The culture continued to grow and included George from Houston whose wife and I had to counsel off the forum. Others stood up to assume leadership roles and even today, and the popular Leslie in Jamaica who has been on the list the longest continue to chimes in despite her daughter being long gone from Trinity.
Students have had mixed feelings about the forum. They worried what their parents were saying about them and sometimes resented that parents were in the know about so much. Some parents went rogue and shared posts with their students who claimed, frequently, that those parents had no clue what their own students were doing on campus. They would be mortified. Mostly, it was a chance to take the most involved, concerned, and angsty parents and let them guide one another and talk each other down.
The most benign posts asked about nearby mechanics (Chevron) or restaurant and hotel reviews. We were one of the only schools to have a forum like this and my colleagues often thought I was crazy: too MUCH parent voice... too MUCH group-think. I rarely saw it that way, except when it came to complaints about food. While students were being painted pictures of bread, water, and raw potatoes I was not beyond taking my phone to Mabee to videotape all of the food options to post as a reality check. (Dean-rage.)
What parents have valued the most has been the moments when they could ask for support. "My kid is lonely/miserable/homesick/failing. What do I do?" And parents responded with empathy and care. The next year the same distressed parents were doling out the advice. It hasn't been unusual for parents of sick kids to see if anyone else's kid could check on them. And they did, including bringing care baskets for the ailing.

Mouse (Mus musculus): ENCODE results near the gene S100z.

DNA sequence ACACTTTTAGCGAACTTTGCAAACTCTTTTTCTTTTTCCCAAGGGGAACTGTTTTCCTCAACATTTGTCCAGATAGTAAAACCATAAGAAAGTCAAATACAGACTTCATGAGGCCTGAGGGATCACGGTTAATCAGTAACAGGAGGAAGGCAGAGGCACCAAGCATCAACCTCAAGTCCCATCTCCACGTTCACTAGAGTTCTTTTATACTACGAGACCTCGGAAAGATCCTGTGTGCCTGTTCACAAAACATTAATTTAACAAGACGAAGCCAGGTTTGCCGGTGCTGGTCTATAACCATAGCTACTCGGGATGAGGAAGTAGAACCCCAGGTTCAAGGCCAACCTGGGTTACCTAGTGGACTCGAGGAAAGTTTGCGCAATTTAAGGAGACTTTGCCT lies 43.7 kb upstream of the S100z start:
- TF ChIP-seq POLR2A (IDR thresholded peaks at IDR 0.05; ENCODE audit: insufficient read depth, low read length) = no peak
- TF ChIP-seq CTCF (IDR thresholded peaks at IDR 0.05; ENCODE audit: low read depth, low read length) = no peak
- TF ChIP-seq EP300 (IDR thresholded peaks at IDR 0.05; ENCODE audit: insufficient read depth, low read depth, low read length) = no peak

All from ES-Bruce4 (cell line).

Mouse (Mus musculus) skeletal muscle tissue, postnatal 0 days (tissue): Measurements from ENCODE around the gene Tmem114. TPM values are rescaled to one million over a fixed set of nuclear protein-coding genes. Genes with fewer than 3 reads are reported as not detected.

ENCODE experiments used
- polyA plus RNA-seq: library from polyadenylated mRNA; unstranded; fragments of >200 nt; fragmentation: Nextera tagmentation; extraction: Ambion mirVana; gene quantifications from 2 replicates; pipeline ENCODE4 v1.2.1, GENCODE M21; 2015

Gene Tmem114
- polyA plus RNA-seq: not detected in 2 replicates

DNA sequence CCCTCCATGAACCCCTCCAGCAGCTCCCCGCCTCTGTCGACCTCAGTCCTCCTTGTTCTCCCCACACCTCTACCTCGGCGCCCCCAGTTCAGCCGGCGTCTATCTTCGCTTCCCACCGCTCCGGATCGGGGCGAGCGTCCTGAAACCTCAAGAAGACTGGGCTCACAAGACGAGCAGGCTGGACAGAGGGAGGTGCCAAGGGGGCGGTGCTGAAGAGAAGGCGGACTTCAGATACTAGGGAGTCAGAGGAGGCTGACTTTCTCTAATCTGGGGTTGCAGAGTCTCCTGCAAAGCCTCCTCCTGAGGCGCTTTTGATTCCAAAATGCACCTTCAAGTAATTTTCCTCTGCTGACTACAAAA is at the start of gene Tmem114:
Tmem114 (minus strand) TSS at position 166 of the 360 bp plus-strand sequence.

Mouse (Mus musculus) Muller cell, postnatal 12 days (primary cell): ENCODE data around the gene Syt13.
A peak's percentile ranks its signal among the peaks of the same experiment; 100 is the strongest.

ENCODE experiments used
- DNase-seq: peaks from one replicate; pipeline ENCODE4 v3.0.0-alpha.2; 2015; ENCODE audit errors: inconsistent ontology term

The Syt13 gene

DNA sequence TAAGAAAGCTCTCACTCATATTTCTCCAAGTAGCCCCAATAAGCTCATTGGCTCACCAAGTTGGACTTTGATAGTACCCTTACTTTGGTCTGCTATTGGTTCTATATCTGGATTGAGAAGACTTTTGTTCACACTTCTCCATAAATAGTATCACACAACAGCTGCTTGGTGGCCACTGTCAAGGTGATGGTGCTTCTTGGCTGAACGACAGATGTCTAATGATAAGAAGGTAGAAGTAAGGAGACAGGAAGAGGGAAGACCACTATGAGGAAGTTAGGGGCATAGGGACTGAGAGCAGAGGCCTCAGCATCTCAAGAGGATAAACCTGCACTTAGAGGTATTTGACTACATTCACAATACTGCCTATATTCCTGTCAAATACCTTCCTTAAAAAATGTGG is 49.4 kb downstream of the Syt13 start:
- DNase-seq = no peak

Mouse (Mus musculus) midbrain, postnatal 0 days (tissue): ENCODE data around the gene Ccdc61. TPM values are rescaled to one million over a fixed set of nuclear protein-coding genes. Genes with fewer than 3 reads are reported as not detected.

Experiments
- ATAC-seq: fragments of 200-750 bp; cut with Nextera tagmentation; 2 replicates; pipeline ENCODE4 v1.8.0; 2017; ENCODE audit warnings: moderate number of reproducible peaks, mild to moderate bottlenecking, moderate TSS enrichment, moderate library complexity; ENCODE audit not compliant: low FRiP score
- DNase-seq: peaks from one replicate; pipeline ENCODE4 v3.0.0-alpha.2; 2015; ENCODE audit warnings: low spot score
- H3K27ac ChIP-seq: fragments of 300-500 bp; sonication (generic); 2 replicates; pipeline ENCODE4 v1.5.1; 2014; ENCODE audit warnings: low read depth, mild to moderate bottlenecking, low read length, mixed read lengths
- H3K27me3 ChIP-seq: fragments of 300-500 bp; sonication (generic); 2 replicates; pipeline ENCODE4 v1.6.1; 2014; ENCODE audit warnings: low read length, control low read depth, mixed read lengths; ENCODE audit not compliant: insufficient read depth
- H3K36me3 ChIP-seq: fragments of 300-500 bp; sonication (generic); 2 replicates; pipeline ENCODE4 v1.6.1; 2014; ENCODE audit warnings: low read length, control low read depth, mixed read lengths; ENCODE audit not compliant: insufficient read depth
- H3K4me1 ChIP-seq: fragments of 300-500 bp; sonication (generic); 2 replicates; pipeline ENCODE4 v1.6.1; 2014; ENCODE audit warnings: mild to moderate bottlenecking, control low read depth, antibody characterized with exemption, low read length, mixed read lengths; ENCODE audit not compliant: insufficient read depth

Over the last two years parents have asked about changing away from the forum. Facebook was gaining steam as a forum. In comparison to our higher-maintenance, less user-friendly, somewhat clunky list, Facebook offered advantages. Sometimes parents were overwhelmed by emails when a hot topic arose. It wasn't uncommon for somewhat surly dads to contact me about how to "get off this damn thing."
So as the requests for Facebook grew we added a private page this year: TU Parents. My staff and I wagered how quickly this would supplant the still-running ParentTalk. I won. Within days of the roll-out there were over 200 parents on the page. Nary a tumbleweed rolls through the ParentTalk listserv anymore.
I like that people can post photos and links ad that the page is generally private. It is already different though. I don't see the posts being nearly as personal or people being nearly as vulnerable. As an over-discloser I will try to prime the pump from time to time. I like the new format. it is easier for me, has a cleaner and more professional look, and is a forum that is comfortable and familiar to many. I will still moderate it and approve those who request to join (or not - no students allowed).
I don't think I am mourning this shift. It is good to mix it up, to update, and to evolve. But I like what we've had and how it fit with our hands-on high-touch culture here. Like most parents though, it seems inevitable. Time to let go.